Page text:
Coastal Commuter


The holidays are growing closer, which means that many of us will be growing larger, because holiday time is traditionally feasting time. Who among us would turn down a good meal — especially one prepared in the spirit of fellowship, generosity and gratitude? But what do you do when you’re away from friends and loved ones at Thanksgiving … or Christmas? More to the point, where do you go? You find a restaurant — a good one, preferably one with a welcoming atmosphere and an enticing menu.

I remember a Thanksgiving years ago, when my father and mother flew in from the East Coast to visit me for the first time in my new home, the Bay Area. After a contentious few years, the three of us were trying to repair our relationship, and it wasn’t the sort of dynamic to bring to a stoned-out celebration hosted by one of my Boho friends. So we went out to eat for Thanksgiving. Independent of me, Dad had done a little research and learned about the acclaimed restaurateur/caterer Narsai David — and his destination restaurant.

Narsai’s — located in upscale Kensington by northern Berkeley — had been anointed as a gourmet shrine along with Alice Waters’s Chez Panisse, the latter considered ground zero for the organic food movement. Although Narsai’s restaurant would close in 1986, it was flourishing when my parents came West. And that’s where we had our Thanksgiving dinner, and despite all of the traditional trappings (turkey, stuffing, cranberries, etc.), it was more delicious than any I’d had. Whether it was a question of ingredients, prep, or simply that American-style home cooking can be sort of bland, the flavors of the usual components of the meal and the variety of side-dishes were tongue-tastic — including my first real taste of properly prepared Brussels sprouts, sautéed in garlic, now a favorite of mine.

All of the youthful rebellion and generational and cultural differences eventually dissipated, and mutual love and respect marked my interactions with Mom and Dad for the rest of their lives. And even if the dinner didn’t take care of all the issues my parents and I were facing at the time, it was congenial and, on the gustatory side, as memorable as could be.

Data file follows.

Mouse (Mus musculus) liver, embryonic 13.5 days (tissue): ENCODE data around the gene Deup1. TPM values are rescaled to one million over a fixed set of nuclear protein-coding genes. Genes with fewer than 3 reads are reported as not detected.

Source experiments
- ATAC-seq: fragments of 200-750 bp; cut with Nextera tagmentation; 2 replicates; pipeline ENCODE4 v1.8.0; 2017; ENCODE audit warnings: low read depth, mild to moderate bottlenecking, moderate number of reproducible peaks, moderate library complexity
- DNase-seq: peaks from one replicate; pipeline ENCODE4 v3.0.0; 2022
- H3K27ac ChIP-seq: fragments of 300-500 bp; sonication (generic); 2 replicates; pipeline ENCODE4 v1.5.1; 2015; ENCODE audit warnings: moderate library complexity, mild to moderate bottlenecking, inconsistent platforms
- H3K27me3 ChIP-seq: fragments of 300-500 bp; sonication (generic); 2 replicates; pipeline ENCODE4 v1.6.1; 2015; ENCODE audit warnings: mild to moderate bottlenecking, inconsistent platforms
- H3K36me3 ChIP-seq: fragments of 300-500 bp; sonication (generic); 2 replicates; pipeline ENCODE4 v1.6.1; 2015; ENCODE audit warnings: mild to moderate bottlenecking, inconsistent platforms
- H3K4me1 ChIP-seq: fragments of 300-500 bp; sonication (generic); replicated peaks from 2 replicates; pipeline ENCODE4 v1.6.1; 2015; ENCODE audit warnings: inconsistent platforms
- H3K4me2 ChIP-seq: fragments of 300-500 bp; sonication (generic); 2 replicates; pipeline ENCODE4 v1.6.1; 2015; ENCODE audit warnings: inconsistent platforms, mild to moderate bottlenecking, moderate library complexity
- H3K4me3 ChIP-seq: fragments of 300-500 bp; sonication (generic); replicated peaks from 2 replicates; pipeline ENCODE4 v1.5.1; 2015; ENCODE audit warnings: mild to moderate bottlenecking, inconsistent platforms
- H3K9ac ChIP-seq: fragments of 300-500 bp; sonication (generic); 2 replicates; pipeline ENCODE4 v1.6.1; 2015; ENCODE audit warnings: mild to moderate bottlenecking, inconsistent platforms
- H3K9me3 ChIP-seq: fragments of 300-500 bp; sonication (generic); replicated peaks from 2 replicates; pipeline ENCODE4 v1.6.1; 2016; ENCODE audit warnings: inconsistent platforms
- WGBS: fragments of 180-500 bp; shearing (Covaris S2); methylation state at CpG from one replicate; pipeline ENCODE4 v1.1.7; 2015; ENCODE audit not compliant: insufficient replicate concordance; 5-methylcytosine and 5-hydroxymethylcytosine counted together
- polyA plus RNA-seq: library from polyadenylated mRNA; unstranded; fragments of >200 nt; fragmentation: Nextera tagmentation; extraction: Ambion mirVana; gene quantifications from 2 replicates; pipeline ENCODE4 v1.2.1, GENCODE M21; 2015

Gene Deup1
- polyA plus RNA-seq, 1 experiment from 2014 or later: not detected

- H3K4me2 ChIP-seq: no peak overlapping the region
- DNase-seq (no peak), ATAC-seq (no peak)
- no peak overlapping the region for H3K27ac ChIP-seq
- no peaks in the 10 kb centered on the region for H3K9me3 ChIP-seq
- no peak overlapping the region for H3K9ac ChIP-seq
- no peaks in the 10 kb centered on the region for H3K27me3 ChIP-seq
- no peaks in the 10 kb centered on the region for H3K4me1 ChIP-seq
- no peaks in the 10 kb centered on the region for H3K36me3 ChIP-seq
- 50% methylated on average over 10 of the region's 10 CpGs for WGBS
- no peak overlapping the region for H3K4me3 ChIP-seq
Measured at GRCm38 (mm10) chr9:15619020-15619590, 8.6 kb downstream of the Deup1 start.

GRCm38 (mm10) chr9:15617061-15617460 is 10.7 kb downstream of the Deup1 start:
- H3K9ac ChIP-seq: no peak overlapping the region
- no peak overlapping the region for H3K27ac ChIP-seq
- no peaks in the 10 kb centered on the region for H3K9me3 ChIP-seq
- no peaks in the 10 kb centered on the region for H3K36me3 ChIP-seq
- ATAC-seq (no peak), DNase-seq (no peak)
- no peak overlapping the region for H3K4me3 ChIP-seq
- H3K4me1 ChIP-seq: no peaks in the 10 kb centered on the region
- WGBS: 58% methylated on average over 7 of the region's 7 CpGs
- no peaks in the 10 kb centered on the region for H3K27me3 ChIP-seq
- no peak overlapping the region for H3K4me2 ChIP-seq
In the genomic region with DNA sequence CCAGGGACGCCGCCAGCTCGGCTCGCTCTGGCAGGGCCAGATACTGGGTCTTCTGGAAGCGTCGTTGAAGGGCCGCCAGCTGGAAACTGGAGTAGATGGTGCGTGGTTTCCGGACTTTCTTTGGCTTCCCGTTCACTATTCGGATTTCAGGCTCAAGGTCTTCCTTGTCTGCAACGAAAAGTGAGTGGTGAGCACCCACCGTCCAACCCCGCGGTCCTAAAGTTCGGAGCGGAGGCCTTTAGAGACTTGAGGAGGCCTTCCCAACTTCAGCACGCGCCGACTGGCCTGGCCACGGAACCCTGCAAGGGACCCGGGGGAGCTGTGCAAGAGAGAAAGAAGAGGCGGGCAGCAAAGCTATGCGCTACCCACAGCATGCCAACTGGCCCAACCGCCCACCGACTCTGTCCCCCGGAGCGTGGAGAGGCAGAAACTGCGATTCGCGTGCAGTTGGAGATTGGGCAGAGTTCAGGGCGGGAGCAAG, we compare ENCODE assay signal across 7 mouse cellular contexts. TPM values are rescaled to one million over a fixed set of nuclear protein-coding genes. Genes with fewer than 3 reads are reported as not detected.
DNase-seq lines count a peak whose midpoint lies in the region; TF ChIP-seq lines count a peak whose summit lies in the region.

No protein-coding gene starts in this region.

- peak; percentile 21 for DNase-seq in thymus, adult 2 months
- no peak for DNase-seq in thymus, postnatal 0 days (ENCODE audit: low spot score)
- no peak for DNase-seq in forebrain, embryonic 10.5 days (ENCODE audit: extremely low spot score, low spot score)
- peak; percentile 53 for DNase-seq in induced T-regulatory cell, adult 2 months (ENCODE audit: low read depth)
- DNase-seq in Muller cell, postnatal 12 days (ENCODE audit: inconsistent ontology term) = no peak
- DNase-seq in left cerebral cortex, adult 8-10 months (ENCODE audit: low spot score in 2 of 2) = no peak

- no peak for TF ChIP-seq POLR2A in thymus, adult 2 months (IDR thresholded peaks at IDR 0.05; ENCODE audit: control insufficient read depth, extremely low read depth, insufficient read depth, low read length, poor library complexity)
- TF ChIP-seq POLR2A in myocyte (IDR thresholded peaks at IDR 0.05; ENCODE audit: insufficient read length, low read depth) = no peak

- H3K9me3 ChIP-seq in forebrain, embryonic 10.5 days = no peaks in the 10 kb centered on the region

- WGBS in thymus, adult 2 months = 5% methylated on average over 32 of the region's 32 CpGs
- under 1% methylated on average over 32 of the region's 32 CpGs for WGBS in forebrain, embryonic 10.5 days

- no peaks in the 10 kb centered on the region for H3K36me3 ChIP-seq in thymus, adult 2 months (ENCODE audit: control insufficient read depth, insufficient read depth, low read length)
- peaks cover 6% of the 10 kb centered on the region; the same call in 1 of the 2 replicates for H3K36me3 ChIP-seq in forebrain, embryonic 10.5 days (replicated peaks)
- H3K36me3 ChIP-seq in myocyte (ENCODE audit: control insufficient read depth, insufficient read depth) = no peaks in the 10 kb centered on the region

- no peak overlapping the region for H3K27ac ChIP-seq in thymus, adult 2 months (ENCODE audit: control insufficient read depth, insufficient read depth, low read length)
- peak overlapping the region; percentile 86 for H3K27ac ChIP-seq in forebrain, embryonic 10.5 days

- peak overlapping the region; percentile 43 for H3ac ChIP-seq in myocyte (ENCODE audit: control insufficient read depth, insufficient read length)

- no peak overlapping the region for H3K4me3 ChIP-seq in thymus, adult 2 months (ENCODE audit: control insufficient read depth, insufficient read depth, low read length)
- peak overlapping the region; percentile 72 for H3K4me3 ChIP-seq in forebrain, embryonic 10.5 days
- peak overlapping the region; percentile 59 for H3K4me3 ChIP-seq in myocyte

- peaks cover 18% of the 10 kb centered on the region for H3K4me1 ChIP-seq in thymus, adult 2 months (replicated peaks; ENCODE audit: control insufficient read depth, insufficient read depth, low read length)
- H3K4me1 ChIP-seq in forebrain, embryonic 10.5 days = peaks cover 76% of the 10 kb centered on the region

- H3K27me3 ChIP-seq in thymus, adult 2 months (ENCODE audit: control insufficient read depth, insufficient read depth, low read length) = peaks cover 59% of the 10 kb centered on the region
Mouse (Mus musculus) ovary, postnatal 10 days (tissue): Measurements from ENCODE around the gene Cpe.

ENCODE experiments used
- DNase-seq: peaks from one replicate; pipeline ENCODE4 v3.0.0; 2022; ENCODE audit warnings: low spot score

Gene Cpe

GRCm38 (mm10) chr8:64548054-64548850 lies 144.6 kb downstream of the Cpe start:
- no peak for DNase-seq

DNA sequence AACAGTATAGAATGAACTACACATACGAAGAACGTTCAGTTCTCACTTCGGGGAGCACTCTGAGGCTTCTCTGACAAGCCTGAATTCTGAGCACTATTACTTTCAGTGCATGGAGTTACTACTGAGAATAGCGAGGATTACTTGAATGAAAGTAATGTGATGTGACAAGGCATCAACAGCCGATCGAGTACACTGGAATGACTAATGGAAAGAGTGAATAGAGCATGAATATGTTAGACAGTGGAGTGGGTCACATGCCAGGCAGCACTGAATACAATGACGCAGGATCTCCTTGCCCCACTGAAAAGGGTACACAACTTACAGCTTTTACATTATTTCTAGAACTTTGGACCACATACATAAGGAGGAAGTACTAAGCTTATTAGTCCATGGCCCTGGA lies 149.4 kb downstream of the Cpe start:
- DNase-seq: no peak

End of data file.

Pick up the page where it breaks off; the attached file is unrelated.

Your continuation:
There are usually splendid prix fixe menus on the board at any number of fine dining establishments that are open on Thanksgiving. Because the number of vacationers in places like San Francisco and Los Angeles tends to increase during the holiday season, more upscale hotel restaurants are among the reliable locations for those last-minute shots at comfort food on a day that is dedicated to eating it. Yelp might help.

This year, I will probably find myself in Los Angeles on Thanksgiving, and, if so, I expect to be sharing the heartiest of buffets with members of my SoCal tribe. But if not, I’ve lined up a pretty fine alternative, courtesy of a local confederate. She and I have had a few fantastic suppers at a particularly cozy eatery a block or so from the legendary Hollywood intersection of Sunset and Vine. In fact, the restaurant is called Off Vine, and it’s housed in a beautifully restored multistory dwelling where one could imagine a successful screenwriter and his family living in bygone days. The specialty is a well-conceived, finely executed, farm-fresh variation on good ol’ American cuisine, in the tradition of Waters and her peers, where a plate of lamb chops, mashed potatoes, and green beans reaches some kind of vittles apotheosis.

In other words, if you’re missing home-cooking and a homey vibe, Off Vine is the ideal answer for someone doing a solo on the holiday. My aforementioned friend did actually have a Thanksgiving dinner at Off Vine a few years ago, and was thrilled at the high quality and complex flavors of old favorites — from the bird to the yams to the pumpkin pie. Surrounded by a mix of couples, singles and a few families that decided to leave the kitchen work to the professionals, she ate until stuffed, then caught a film at the Arclight theater across the way. When all was said and done, she gave thanks that the chow was great — and the movie wasn’t a turkey.

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Michael Snyder is a print and broadcast journalist who covers pop culture on KPFK/Pacifica Radio's "David Feldman Show" and "Thom Hartmann Show" and on "Michael Snyder's Culture Blast," available online at and YouTube. You can follow Michael on Twitter: @cultureblaster